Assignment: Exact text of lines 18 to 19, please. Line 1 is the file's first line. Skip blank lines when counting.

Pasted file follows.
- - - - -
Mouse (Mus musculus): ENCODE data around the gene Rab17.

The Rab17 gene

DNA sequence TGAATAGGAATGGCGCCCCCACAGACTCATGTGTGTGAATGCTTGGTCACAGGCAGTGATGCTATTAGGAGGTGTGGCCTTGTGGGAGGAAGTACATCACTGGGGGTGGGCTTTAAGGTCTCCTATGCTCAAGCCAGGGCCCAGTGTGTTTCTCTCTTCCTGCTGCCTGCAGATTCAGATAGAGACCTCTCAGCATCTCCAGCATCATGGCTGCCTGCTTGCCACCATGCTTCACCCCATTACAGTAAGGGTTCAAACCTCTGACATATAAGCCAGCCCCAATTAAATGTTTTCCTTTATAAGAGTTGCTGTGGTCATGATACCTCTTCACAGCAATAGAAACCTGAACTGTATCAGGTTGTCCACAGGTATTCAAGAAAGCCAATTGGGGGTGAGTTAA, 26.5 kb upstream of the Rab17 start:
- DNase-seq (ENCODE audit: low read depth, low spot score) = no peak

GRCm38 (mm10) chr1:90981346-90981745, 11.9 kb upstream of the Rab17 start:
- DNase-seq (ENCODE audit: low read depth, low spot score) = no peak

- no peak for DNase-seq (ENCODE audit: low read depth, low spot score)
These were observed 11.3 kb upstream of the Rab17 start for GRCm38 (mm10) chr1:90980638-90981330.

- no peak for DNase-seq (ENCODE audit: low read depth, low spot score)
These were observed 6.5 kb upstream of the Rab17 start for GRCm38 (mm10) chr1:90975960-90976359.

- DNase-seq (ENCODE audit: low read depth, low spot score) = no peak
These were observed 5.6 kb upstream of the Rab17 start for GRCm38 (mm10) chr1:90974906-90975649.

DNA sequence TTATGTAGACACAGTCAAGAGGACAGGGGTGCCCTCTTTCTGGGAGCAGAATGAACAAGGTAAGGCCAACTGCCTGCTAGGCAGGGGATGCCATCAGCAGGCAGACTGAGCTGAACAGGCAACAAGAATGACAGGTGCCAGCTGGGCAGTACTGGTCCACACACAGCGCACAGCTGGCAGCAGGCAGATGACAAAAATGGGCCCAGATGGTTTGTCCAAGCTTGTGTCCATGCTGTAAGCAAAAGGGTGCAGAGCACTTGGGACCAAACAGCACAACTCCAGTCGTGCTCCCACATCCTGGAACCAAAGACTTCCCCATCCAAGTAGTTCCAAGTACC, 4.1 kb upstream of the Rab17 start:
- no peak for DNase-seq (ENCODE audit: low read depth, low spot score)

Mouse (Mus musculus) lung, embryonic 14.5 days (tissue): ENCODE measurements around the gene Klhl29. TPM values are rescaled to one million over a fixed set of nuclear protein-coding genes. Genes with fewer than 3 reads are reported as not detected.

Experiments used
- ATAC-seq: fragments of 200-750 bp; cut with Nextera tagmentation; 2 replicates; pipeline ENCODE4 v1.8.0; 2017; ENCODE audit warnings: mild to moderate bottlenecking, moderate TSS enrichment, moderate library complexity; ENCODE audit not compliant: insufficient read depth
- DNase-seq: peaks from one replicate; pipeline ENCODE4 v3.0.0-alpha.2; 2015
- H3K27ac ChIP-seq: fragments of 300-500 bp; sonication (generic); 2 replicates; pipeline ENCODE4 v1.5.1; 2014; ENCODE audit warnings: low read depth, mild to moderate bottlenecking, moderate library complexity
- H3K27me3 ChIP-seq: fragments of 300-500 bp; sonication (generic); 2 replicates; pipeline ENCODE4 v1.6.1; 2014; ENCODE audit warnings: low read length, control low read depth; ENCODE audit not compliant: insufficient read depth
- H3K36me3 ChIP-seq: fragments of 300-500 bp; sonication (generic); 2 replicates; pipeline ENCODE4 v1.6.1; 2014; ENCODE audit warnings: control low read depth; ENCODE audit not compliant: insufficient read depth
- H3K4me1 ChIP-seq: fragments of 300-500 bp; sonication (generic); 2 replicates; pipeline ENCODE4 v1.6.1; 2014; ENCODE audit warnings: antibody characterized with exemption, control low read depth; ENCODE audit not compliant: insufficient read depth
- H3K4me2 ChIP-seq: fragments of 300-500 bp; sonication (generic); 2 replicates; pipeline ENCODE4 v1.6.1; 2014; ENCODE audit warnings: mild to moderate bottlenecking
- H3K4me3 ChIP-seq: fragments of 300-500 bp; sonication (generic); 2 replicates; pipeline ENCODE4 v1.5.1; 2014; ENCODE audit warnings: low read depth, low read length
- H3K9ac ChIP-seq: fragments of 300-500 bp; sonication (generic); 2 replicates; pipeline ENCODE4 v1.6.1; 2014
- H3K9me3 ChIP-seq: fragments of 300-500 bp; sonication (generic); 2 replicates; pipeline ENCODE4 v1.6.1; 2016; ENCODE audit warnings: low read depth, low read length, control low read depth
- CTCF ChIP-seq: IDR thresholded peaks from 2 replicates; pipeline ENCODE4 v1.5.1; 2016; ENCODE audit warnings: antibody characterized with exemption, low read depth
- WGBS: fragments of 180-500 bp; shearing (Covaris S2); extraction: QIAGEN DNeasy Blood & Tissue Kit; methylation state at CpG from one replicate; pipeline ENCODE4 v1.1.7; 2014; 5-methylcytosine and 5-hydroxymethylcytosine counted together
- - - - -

- DNase-seq: peaks from one replicate; pipeline ENCODE4 v3.0.0-alpha.2; 2015
- H3K27ac ChIP-seq: fragments of 300-500 bp; sonication (generic); 2 replicates; pipeline ENCODE4 v1.5.1; 2014; ENCODE audit warnings: low read depth, mild to moderate bottlenecking, moderate library complexity